It’s every parent’s nightmare: a child gets lead poisoning from the very toy that a family member gave as a gift. Lead poisoning is mostly invisible at first, but can cause varied symptoms including irritability, hearing loss, delayed growth and even death, according to the American Academy of Child and Adolescent Psychiatry.
Children are far more likely to come into contact with lead in more mundane places. The main source of lead poisoning for children in the United States is lead-based paint and lead-contaminated dust. All houses built before 1978 (when lead-based paint was banned) likely have some lead paint and as this paint deteriorates, it can cause a problem. Approximately 24 million homes have deteriorated lead paint and elevated levels of lead-contaminated house dust. Children live in more than 4 million of these homes, according to the Centers for Disease Control and Prevention.
Children who have been exposed to lead often show no immediate symptoms. To reduce the risk of lead poisoning:
- Keep children away from surfaces with chipping or peeling paint, including walls, floors and window sills, from the pre-1978 era. Children can inhale lead-contaminated dust or ingest it when they put toys, fingers and other objects in their mouth.
- Check periodically for product recalls and remove a toy or other object immediately if it is on the list. Photos and descriptions of recalled toys can be found on the Consumer Product Safety Commission website or by calling 1-800-638-2772.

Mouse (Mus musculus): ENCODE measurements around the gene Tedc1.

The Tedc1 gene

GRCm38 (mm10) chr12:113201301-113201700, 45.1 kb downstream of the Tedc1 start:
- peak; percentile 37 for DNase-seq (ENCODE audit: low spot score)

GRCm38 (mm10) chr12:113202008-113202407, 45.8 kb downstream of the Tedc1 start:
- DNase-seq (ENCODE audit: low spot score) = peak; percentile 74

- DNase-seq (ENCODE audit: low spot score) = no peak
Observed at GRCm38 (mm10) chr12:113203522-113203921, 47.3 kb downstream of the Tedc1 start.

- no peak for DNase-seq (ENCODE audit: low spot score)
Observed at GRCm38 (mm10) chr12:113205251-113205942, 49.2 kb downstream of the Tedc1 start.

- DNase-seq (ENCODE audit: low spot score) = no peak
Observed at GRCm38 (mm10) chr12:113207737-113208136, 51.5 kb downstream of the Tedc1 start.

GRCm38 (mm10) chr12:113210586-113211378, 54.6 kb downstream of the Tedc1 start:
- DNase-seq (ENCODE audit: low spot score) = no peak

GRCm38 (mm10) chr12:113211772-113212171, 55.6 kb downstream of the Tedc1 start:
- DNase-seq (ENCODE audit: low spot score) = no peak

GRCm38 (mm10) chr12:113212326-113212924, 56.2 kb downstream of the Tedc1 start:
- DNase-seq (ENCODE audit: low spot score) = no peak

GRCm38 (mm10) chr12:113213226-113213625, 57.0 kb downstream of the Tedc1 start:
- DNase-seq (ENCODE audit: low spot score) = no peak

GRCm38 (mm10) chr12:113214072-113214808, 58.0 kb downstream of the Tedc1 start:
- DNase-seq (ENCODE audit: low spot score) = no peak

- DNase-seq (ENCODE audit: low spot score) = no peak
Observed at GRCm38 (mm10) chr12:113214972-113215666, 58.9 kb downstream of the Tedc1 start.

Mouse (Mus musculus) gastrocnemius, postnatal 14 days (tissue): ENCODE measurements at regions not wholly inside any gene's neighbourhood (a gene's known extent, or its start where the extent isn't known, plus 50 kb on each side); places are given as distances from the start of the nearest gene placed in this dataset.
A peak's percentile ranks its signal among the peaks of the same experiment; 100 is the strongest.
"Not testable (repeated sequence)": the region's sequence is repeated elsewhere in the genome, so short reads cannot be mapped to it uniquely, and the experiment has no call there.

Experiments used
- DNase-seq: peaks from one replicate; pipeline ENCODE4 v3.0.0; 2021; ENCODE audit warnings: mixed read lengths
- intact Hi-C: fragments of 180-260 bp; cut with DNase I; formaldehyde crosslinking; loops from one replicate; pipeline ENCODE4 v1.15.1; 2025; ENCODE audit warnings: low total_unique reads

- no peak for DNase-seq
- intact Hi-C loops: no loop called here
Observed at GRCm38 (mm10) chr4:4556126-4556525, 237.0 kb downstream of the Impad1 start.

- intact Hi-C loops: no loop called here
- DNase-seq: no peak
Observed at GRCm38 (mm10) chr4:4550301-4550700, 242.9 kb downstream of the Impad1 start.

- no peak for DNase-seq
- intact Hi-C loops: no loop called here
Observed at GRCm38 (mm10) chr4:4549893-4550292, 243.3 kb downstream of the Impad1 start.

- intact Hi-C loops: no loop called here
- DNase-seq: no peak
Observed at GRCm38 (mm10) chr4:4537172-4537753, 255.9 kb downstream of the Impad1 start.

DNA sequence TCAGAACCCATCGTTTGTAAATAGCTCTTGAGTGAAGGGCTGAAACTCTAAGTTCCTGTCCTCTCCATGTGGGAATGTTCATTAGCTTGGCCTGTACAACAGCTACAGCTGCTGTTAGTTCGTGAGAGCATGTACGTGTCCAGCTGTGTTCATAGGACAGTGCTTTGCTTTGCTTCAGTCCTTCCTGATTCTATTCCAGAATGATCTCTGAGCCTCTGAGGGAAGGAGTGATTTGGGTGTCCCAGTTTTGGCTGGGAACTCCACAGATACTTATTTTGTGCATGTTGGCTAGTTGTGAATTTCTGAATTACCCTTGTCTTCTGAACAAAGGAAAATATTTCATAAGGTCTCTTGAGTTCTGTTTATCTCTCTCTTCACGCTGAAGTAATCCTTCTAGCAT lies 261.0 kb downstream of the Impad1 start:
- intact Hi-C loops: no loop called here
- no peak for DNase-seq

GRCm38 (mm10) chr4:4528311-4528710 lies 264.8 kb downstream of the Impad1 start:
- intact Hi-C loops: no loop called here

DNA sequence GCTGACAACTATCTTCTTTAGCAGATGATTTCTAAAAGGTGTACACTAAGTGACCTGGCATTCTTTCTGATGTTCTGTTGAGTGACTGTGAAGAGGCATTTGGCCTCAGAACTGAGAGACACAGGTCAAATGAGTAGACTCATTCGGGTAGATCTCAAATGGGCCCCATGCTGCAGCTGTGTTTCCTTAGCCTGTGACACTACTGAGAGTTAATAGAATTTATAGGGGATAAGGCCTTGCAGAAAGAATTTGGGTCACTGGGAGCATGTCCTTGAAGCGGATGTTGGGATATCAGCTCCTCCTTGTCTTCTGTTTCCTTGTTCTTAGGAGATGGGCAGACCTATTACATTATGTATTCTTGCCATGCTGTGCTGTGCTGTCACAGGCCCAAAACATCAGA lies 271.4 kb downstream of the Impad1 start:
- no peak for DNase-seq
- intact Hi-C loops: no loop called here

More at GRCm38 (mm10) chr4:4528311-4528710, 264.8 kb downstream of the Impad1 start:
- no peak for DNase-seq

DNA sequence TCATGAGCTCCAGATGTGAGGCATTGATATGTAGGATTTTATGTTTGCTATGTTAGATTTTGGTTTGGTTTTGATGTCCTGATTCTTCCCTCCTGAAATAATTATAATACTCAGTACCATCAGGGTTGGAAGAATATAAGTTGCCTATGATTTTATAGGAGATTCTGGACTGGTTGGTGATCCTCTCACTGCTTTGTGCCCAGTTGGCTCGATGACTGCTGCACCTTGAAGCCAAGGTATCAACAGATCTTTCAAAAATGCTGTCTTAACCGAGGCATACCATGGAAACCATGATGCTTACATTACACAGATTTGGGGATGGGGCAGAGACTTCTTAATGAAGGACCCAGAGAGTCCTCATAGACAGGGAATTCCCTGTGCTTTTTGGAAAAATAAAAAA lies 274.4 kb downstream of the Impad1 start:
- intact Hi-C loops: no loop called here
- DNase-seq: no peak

- If you are concerned a toy may contain lead, throw it away. Don’t rely on do-it-yourself testing kits available in stores. They have not been proven to be reliable when the level of lead is low.
- Consult a doctor. The only way to tell if a child has been exposed to lead is through a blood test. Your health care provider can help you decide whether such a test is needed and can also recommend treatment if your child has been exposed.
A few less common, but still notable sources of lead include:
- Cosmetics – especially lipstick – have been shown to contain a trace of lead.
- Water may pick up lead from the plumbing in a house. To minimize this risk, use only cold water from the tap for drinking, cooking, and for making baby formula, since hot water is more likely to contain higher levels of lead.
American Academy of Child and Adolescent Psychiatry
Centers for Disease Control and Prevention
Consumer Product Safety Commission